HOW DO YOU pull a limping radio station from the basement of the Arbitron ratings and haul it right to the top? You go with the grooves, says Donnie Simpson; it's all there in the grooves.

Simpson's the man who took WKYS (93.9 FM) to No. 1 in the spring Arbitron ratings, bumping longtime champ WMAL -- and just to prove it wasn't a fluke, he's kept it there so far, two quarters in a row. As program director, Simpson found the strategy came naturally.

Take 1974, when something about the song "Bennie and the Jets" caught his ear. At the time, he was the number one deejay in Detroit, ruling the night shift airwaves from his soul-station mike.

Simpson was taken by the muted falsetto, the recorded applause and the piano pounding. But "Bennie and the Jets" was an Elton John song, and "black folks hadn't ever heard of Elton John."

"I debated for two weeks," says Simpson, but he finally played the cut and "it was immediately the most requested record." The song soon shot to No. 1 in Detroit, then New York, Chicago and Philadelphia. Simpson got a call from Elton John.

"Hey, it's going black! That's what I've always wanted," John told him, and promptly called a press conference in Detroit to confer upon Simpson the gold 45. It now hangs right by the door in Simpson's family room, the track lights beamed directly on it.

"I just went by what was in the grooves," says Simpson, now 28. "I don't believe in research, surveys and passive call-outs. I always figured that if the music was good, even blue people with purple polka dots will like it."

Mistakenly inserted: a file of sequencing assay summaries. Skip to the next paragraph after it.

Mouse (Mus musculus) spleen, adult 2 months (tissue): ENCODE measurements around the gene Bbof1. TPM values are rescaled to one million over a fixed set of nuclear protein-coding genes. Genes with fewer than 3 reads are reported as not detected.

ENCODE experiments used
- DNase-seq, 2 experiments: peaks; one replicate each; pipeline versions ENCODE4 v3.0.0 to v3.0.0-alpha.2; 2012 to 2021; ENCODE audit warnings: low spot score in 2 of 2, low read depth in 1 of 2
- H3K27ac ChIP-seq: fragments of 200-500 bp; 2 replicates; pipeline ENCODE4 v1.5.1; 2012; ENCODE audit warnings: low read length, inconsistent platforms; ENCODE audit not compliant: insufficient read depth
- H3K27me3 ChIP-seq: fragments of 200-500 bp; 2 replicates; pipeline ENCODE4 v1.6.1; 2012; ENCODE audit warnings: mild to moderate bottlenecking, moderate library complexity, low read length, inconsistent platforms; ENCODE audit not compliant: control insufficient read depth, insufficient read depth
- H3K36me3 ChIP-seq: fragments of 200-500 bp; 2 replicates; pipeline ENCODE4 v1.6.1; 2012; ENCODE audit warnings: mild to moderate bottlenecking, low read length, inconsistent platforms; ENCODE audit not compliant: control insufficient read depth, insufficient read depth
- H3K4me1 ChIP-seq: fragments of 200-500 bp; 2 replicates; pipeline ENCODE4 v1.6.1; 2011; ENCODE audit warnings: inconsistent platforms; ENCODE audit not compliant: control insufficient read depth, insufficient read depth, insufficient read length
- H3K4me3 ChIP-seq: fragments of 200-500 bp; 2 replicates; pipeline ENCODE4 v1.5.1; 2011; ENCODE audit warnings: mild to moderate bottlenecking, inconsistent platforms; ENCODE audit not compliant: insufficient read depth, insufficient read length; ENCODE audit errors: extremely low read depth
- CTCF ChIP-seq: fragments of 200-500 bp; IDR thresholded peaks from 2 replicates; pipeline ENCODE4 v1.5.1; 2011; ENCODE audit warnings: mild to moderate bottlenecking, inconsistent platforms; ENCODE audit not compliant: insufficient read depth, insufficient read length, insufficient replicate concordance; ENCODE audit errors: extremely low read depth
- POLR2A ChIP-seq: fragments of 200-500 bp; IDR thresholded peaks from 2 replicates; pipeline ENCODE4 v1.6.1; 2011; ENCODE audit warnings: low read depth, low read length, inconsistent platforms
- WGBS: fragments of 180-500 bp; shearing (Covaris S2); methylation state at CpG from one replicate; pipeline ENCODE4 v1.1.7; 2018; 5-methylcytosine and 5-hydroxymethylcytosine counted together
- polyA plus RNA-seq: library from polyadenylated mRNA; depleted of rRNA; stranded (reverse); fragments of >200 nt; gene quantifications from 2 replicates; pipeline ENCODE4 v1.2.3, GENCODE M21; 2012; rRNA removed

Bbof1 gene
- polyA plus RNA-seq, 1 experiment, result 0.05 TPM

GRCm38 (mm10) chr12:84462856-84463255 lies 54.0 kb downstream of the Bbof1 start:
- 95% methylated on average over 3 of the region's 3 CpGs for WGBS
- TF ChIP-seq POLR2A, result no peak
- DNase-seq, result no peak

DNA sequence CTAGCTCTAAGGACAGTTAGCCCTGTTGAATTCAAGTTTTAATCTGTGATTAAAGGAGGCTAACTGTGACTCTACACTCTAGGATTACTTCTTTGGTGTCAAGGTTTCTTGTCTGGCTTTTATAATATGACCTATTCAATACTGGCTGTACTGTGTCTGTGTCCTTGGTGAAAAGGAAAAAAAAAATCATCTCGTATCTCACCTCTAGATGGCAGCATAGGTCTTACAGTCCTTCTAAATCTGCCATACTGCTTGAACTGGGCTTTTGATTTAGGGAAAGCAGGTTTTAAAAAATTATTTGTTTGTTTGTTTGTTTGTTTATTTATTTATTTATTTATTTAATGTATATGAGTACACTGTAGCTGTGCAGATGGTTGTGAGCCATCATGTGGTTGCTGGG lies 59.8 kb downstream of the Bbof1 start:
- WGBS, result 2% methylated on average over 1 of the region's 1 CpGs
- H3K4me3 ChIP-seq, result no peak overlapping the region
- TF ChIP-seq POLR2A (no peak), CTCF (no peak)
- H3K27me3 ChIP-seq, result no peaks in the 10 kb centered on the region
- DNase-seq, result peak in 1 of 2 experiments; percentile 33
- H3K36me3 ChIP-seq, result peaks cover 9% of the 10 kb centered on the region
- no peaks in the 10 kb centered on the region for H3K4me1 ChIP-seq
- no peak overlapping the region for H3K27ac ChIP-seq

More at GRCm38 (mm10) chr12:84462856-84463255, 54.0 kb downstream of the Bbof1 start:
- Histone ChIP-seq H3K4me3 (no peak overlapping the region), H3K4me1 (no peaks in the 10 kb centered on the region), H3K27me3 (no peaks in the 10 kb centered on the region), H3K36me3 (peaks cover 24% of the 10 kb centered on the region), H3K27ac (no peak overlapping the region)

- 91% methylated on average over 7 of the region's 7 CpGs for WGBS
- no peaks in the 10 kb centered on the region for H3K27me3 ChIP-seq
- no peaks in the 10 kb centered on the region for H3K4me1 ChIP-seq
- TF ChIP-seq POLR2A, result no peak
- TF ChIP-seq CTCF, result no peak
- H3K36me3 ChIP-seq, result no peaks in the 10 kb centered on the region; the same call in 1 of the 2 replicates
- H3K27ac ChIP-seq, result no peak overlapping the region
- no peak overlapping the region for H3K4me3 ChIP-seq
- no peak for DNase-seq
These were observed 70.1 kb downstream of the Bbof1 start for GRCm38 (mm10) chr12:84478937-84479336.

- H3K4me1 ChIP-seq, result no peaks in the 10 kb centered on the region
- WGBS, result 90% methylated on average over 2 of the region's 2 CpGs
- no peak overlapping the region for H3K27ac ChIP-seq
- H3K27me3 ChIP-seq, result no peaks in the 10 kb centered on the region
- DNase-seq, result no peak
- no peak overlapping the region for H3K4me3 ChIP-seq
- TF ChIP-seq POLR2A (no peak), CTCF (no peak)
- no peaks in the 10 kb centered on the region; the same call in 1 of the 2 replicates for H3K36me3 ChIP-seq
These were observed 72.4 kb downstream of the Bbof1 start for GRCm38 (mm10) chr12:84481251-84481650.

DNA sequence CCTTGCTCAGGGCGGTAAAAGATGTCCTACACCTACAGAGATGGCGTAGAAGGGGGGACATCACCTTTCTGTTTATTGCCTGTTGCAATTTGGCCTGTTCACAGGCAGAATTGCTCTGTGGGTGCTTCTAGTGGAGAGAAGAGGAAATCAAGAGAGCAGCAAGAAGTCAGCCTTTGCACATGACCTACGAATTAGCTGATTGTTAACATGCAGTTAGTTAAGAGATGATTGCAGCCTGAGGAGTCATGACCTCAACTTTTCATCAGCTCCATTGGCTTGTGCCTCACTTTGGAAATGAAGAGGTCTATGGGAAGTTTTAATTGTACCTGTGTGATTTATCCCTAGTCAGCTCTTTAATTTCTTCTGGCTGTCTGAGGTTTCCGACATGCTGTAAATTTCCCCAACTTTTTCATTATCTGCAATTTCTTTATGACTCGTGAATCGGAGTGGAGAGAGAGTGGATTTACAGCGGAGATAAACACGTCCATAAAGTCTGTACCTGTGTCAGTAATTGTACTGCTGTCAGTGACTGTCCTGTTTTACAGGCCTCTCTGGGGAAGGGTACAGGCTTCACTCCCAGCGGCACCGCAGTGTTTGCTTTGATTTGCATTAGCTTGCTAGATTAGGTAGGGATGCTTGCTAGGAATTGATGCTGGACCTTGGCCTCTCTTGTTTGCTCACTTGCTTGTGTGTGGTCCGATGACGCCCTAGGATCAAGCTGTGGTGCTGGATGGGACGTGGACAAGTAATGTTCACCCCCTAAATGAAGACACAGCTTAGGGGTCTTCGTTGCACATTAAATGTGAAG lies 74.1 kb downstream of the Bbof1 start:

IN JUST five years, Simpson, one of NBC-Radio's only black programmers, has molded WKYS' floundering disco format into what he now wisecrackingly terms "dis-dat" ("you know, a little of 'dis,' a little of 'dat' ").

It's a chancy fusion of rock, soul, jazz, disco and anything else he thinks his listeners will take to, a format in which you might hear James Brown and the Doobie Brothers back-to-back, a format termed, in current radioese, "Urban Contemporary." And it draws both black and white listeners.

Simpson also doubles as morning deejay. He makes the half-hour trip from his Silver Spring split level in his dented '78 Monte Carlo, dons his earphones, positions himself in front of the oversized mike -- chatting and chortling his way through the 6 to 10 a.m. drive-time slot, always closing with an inspirational round of the Commodores' "Jesus Is Love."

He is a cinnamon-colored "boy-next-door" with perfect teeth and a perpetual smile. "Even my downs are highs," he says. Music is -- and always has been -- a big part of Simpson's life. By the age of 11, he was manning his mother's record store; by 15, he had his own radio show, and now he savors the stuff at home from Technics speakers bigger than his 7-year-old son, who is coincidentally nicknamed "D.J."

Friday morning. 9:52. Time for Simpson's weather forecast:

"Sunday -- partly sunny with high in the mid-50s . . . Uh, no, 70s . . . Well, we can make that mid-50s or mid-70s -- whatever. Doesn't matter. It's a WEEKEND! DO YOU REALLY CARE!!!"

"I blow it all the time," says Simpson, now seated at his mahogany desk, fitted in a gray pin-stripe suit, looking more the businessman than deejay. "Generally, my mistakes are the highlight of my show. If I have to cough, I cough. Usually I manage to hold my sneezes. But if that happens, I just say excuse me and move on. Hey, we're human just like anybody else."